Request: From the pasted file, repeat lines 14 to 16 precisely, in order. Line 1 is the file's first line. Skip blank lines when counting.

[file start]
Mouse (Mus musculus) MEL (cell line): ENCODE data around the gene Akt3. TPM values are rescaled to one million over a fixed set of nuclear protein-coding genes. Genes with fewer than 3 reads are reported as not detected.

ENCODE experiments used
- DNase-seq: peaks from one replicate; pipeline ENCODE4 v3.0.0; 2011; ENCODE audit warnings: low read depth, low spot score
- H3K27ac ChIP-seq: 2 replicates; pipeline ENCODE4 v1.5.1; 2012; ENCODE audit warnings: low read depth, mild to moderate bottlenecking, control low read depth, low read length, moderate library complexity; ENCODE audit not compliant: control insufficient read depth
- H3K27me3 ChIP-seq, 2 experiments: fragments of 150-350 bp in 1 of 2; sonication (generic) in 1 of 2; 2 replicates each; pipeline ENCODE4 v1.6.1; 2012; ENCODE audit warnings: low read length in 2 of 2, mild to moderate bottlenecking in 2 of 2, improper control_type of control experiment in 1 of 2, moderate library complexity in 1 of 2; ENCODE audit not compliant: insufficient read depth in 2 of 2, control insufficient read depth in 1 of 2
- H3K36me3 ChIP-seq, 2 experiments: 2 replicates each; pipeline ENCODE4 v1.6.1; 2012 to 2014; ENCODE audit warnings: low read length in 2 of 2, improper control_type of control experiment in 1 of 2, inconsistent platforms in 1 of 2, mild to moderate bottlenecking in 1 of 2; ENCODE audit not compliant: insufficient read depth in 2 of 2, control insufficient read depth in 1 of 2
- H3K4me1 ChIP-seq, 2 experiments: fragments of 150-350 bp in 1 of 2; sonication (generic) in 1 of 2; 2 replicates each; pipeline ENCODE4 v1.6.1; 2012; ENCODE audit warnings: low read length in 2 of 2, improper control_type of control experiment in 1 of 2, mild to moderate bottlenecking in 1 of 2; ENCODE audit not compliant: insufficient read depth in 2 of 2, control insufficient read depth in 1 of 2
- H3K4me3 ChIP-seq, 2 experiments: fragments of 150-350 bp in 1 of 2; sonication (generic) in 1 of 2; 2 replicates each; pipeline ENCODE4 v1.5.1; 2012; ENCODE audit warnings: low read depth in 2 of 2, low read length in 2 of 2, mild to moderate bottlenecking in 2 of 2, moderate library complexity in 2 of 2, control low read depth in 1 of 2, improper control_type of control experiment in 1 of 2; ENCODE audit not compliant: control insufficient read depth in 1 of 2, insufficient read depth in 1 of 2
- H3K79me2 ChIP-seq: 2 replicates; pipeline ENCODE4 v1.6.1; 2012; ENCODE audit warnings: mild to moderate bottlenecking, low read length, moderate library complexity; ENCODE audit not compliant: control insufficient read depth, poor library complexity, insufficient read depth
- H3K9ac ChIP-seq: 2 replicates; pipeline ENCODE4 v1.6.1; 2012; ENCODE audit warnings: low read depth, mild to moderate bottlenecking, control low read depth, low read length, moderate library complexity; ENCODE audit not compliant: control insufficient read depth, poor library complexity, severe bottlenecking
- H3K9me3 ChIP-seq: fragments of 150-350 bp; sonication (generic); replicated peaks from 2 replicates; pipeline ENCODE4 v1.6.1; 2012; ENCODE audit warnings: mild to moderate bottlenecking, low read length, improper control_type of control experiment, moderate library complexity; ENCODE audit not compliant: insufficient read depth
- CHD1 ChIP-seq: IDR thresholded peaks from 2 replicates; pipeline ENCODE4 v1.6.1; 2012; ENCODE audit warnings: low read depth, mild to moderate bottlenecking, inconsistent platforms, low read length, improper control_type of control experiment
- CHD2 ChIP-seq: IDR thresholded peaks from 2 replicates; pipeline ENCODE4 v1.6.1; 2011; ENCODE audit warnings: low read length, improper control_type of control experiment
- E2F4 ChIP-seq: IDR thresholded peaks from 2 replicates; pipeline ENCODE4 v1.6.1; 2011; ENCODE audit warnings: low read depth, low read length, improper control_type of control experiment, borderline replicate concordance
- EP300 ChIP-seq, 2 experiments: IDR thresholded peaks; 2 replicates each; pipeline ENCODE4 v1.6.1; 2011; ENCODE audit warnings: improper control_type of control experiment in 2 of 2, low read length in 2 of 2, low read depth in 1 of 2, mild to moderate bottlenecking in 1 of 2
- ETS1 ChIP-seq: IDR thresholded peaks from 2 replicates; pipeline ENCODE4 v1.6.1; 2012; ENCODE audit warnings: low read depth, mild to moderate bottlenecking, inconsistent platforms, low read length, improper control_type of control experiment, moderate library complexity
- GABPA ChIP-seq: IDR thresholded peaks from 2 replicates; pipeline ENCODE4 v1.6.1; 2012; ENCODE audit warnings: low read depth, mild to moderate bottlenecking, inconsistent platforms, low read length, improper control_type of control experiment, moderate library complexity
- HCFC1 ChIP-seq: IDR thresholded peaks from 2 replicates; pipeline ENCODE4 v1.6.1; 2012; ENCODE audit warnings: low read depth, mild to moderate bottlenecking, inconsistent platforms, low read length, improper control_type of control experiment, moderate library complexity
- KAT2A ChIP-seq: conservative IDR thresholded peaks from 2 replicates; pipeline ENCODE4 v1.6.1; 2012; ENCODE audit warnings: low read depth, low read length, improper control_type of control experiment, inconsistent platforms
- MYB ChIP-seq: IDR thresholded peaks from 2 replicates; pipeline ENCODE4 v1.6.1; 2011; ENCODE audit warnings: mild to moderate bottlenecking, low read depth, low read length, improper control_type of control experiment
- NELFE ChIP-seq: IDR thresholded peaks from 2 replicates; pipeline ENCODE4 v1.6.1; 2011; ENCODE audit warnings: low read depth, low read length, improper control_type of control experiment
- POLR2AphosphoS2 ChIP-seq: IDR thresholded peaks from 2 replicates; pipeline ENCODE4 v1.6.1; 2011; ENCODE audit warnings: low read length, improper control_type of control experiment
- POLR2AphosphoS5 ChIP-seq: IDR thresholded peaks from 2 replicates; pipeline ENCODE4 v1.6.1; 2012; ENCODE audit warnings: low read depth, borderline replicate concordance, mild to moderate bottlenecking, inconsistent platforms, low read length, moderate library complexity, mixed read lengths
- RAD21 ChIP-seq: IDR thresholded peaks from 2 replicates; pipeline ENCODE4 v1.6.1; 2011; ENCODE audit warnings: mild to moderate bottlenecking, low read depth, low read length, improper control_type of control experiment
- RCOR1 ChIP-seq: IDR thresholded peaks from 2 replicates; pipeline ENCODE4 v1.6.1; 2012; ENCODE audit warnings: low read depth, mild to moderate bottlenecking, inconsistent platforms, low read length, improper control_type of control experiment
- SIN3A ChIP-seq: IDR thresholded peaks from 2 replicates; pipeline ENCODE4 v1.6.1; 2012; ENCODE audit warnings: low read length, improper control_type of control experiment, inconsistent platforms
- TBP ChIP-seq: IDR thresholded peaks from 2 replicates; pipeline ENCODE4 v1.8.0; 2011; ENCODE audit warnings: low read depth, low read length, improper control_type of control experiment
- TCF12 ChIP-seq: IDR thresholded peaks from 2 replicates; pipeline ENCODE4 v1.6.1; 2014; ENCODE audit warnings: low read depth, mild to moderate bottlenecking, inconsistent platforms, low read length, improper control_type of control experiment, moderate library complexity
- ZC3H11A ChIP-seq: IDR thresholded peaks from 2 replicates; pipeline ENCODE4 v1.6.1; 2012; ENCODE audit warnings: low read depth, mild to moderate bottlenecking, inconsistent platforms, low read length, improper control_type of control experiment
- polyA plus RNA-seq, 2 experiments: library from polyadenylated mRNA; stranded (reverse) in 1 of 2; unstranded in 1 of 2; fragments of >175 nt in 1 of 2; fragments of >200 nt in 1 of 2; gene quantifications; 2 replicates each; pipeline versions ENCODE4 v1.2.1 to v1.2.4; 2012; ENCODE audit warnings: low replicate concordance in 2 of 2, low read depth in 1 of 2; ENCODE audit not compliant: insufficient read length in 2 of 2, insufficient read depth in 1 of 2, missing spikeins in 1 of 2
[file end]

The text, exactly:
- E2F4 ChIP-seq: IDR thresholded peaks from 2 replicates; pipeline ENCODE4 v1.6.1; 2011; ENCODE audit warnings: low read depth, low read length, improper control_type of control experiment, borderline replicate concordance
- EP300 ChIP-seq, 2 experiments: IDR thresholded peaks; 2 replicates each; pipeline ENCODE4 v1.6.1; 2011; ENCODE audit warnings: improper control_type of control experiment in 2 of 2, low read length in 2 of 2, low read depth in 1 of 2, mild to moderate bottlenecking in 1 of 2
- ETS1 ChIP-seq: IDR thresholded peaks from 2 replicates; pipeline ENCODE4 v1.6.1; 2012; ENCODE audit warnings: low read depth, mild to moderate bottlenecking, inconsistent platforms, low read length, improper control_type of control experiment, moderate library complexity